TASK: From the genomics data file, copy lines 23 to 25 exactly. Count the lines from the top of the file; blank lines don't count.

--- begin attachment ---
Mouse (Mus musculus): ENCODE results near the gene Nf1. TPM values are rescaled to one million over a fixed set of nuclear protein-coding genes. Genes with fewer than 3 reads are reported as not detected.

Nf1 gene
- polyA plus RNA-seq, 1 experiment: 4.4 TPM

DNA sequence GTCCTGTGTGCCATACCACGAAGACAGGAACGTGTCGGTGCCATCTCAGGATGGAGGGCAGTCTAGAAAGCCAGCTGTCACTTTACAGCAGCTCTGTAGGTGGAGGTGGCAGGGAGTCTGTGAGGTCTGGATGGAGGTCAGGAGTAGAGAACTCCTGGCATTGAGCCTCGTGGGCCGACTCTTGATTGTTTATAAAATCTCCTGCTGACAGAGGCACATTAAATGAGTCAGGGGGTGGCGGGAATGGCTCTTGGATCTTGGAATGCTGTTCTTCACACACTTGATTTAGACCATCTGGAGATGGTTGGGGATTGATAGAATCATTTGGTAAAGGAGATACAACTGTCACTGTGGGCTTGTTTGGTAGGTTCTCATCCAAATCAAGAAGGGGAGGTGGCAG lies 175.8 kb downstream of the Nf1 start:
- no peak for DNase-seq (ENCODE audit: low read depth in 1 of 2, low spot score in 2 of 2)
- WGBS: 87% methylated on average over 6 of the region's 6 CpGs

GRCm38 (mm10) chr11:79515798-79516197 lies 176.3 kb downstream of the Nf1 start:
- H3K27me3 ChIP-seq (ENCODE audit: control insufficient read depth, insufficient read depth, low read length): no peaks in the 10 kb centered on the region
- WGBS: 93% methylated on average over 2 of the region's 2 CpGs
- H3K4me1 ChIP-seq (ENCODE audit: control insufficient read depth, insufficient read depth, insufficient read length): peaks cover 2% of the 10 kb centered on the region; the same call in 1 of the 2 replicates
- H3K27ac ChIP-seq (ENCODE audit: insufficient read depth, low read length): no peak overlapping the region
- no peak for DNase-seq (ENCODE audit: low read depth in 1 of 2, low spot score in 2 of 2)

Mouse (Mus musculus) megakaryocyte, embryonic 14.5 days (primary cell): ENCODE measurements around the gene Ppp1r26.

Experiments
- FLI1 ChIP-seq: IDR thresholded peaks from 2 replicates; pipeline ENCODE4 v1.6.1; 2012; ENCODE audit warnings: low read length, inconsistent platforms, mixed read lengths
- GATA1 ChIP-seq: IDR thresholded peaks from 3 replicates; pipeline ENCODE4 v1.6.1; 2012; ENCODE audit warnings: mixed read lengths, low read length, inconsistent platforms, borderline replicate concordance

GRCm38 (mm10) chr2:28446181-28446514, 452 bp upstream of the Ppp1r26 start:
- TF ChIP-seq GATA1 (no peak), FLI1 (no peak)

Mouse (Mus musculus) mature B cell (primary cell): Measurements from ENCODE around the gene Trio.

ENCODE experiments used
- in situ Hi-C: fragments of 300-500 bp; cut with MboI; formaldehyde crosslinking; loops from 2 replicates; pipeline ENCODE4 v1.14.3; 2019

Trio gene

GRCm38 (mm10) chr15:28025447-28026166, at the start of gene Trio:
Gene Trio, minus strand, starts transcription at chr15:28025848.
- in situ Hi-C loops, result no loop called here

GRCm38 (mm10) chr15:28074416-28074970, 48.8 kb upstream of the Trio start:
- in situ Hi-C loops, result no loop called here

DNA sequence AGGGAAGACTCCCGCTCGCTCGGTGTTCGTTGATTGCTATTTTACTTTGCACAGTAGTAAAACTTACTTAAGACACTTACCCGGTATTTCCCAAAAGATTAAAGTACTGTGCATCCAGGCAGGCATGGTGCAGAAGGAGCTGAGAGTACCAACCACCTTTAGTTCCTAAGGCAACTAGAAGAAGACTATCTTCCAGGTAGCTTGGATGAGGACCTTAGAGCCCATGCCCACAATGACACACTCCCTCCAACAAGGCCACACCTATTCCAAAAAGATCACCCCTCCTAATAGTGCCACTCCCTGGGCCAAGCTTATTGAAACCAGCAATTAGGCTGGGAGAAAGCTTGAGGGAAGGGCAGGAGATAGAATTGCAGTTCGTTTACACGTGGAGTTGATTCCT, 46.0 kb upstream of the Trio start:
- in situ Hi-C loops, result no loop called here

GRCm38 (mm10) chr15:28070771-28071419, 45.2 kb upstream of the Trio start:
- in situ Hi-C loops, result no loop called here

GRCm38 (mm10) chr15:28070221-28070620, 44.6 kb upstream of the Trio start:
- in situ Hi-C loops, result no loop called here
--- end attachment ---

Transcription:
GRCm38 (mm10) chr15:28025447-28026166, at the start of gene Trio:
Gene Trio, minus strand, starts transcription at chr15:28025848.
- in situ Hi-C loops, result no loop called here